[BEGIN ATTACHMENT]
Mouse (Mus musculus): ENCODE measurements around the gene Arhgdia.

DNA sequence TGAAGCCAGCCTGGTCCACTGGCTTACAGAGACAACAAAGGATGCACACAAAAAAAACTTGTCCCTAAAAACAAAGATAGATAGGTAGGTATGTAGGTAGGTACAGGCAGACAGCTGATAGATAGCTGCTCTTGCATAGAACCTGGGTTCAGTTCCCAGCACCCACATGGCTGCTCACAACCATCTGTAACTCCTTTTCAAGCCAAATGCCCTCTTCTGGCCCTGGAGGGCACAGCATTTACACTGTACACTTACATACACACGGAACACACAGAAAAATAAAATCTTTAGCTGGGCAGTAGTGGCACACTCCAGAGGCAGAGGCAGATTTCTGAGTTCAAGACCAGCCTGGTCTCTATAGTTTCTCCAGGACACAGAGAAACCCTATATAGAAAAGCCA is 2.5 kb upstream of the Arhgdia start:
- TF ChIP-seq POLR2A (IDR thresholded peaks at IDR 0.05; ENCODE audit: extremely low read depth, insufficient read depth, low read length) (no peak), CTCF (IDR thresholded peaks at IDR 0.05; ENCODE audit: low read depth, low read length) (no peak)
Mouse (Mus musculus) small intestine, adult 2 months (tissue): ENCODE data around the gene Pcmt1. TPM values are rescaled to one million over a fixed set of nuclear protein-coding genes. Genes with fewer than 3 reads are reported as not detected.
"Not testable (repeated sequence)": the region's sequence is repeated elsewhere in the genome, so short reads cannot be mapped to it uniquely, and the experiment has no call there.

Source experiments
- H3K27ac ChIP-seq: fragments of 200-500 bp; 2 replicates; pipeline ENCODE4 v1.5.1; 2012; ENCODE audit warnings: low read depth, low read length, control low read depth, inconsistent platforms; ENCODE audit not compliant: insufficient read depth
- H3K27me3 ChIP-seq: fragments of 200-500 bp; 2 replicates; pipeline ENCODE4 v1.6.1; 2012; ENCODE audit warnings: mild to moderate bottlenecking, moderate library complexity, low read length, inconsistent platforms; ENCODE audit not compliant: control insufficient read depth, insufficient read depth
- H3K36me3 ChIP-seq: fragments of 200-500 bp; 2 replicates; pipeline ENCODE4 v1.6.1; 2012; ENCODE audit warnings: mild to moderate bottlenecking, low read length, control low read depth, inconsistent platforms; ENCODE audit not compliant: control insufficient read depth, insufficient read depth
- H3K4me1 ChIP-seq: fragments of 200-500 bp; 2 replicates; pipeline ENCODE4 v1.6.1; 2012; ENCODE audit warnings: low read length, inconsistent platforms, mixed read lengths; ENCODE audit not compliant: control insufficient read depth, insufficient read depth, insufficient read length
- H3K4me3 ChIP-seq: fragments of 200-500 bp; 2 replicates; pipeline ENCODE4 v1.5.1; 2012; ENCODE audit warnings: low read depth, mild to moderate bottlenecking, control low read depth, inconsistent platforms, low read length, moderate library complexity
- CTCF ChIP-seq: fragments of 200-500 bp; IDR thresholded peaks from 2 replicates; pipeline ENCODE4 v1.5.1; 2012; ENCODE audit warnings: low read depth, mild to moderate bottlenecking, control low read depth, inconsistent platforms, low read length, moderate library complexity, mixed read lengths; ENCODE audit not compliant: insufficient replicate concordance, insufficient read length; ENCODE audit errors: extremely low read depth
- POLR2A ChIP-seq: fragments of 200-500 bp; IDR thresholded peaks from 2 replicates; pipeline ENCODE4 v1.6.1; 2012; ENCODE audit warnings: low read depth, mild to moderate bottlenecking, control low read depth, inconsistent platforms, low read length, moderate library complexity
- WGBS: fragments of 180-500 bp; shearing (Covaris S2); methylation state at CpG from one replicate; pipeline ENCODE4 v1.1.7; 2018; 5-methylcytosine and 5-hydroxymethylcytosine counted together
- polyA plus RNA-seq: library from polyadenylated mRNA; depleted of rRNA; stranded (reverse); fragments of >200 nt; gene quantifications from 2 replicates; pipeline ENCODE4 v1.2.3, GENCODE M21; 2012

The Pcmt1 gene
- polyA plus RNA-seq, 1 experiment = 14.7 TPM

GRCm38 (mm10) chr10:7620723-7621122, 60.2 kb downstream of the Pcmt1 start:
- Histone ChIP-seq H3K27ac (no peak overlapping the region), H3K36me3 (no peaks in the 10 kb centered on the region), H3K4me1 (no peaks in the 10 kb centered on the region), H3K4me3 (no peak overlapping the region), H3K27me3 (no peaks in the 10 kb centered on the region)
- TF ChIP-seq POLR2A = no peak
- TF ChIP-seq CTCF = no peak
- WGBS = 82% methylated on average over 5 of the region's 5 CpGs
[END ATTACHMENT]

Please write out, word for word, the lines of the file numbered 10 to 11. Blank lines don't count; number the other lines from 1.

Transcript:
- H3K4me1 ChIP-seq: fragments of 200-500 bp; 2 replicates; pipeline ENCODE4 v1.6.1; 2012; ENCODE audit warnings: low read length, inconsistent platforms, mixed read lengths; ENCODE audit not compliant: control insufficient read depth, insufficient read depth, insufficient read length
- H3K4me3 ChIP-seq: fragments of 200-500 bp; 2 replicates; pipeline ENCODE4 v1.5.1; 2012; ENCODE audit warnings: low read depth, mild to moderate bottlenecking, control low read depth, inconsistent platforms, low read length, moderate library complexity